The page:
Effectiveness of Schools Drug Program Questioned

Effectiveness of Schools Drug Program Questioned
Posted by FoM on August 10, 1999 at 07:42:20 PT
By Ana Acle, Herald Staff Writer 
Source: Miami Herald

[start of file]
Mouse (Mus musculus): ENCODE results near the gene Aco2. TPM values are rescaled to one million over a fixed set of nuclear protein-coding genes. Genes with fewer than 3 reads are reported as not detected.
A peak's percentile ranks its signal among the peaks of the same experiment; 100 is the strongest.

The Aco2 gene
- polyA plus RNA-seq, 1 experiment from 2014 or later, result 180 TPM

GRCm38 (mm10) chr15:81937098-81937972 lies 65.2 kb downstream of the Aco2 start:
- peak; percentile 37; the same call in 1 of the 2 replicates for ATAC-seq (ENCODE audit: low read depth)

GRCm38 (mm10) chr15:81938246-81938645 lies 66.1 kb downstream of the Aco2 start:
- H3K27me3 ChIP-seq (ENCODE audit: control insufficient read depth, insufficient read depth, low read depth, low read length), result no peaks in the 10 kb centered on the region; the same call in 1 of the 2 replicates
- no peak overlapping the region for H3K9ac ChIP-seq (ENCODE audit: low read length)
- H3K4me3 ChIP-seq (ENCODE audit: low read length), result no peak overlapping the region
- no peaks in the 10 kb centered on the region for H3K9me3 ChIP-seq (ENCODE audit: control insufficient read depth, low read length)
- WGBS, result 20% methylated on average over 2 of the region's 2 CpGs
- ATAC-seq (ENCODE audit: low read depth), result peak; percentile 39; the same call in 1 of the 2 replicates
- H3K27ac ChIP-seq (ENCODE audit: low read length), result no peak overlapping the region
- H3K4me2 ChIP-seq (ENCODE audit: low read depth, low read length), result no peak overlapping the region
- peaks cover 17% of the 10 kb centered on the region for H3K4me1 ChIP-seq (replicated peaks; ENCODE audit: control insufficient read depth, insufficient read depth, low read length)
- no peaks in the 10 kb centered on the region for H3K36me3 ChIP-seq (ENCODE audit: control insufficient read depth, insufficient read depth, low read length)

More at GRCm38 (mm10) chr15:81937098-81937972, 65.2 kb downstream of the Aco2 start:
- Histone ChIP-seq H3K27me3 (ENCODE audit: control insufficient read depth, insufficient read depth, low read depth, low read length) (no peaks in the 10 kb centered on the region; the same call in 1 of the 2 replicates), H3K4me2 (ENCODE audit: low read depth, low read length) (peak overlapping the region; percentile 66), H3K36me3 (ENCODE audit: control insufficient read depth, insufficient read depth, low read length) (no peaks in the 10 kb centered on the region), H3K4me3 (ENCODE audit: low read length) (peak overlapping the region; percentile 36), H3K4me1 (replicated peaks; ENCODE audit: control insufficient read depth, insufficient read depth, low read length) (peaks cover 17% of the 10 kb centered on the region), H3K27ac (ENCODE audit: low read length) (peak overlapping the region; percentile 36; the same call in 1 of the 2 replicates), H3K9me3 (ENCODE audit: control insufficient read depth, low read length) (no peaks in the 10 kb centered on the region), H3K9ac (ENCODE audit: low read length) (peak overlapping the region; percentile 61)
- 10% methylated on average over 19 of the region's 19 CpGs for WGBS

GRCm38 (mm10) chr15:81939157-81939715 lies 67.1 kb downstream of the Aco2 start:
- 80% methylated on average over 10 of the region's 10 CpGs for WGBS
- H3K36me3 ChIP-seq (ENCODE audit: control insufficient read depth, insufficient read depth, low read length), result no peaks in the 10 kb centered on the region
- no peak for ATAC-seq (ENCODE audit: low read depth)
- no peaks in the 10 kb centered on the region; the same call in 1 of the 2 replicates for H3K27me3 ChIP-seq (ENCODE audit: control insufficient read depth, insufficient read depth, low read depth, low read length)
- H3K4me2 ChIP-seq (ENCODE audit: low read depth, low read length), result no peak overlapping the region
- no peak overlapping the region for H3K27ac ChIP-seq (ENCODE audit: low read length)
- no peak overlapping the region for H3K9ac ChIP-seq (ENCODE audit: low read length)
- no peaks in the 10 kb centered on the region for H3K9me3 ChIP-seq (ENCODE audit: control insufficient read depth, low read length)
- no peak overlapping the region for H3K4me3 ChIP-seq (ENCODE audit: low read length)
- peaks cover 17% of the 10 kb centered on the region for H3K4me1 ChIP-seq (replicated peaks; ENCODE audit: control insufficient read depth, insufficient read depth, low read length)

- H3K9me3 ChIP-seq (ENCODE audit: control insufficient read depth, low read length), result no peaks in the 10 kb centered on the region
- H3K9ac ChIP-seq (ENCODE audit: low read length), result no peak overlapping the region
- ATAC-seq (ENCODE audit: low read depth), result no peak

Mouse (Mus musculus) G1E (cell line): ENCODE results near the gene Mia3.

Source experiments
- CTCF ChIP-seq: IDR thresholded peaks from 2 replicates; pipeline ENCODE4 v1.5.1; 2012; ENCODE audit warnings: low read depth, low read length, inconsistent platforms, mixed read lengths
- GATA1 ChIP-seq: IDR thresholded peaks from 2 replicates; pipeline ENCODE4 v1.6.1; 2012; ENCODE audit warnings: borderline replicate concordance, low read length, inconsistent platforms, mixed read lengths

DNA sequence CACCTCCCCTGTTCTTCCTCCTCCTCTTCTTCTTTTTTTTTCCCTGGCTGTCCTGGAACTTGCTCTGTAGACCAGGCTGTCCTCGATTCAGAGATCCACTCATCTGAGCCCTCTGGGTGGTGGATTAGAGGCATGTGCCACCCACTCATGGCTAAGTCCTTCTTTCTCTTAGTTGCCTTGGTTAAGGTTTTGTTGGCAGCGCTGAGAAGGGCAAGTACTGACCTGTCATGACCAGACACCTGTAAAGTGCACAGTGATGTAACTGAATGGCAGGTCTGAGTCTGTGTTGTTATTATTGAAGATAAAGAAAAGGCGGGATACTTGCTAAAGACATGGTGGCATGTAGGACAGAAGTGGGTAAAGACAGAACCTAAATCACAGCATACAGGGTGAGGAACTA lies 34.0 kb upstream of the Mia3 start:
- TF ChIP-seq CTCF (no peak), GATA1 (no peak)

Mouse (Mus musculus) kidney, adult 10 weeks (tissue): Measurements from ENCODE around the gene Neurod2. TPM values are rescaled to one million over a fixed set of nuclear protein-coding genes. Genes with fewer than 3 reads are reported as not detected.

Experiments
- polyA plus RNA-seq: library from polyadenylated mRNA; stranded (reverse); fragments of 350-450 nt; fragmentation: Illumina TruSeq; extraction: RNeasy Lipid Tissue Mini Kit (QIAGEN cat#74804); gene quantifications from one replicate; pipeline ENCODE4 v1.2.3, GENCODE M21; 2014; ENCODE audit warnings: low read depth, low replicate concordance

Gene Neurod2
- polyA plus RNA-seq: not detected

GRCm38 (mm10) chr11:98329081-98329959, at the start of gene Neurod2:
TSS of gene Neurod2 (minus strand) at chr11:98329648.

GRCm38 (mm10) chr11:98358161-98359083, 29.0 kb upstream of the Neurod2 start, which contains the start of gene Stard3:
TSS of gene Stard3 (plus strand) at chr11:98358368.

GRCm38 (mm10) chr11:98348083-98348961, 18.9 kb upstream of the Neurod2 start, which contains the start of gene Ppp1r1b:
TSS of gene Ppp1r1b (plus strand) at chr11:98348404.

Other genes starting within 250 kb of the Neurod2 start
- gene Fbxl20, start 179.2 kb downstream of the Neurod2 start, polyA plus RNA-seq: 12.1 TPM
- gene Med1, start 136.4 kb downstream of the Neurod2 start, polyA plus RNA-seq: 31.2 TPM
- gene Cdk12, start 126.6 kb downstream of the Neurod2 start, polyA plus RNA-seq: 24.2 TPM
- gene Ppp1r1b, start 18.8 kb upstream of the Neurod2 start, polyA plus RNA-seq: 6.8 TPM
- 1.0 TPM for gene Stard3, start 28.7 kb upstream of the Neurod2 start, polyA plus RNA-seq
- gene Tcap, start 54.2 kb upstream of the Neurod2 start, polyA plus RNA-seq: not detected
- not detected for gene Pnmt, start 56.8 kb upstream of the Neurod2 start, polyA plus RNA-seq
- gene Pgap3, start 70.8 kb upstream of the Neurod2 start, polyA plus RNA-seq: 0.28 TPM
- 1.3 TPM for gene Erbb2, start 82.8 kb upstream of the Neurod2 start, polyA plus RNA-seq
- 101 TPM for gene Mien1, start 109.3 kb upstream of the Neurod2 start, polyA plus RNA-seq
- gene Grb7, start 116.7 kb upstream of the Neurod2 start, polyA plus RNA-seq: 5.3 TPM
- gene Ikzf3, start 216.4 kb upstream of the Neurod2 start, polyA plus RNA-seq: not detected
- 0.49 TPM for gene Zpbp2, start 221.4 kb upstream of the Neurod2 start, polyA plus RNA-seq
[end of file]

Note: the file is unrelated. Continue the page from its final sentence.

By now, the slogan is nearly a cultural mantra: ``D.A.R.E. to keep kids off drugs.'' But is the nation's best-known drug education program a lasting deterrent or merely a feel-good exercise with temporary benefits?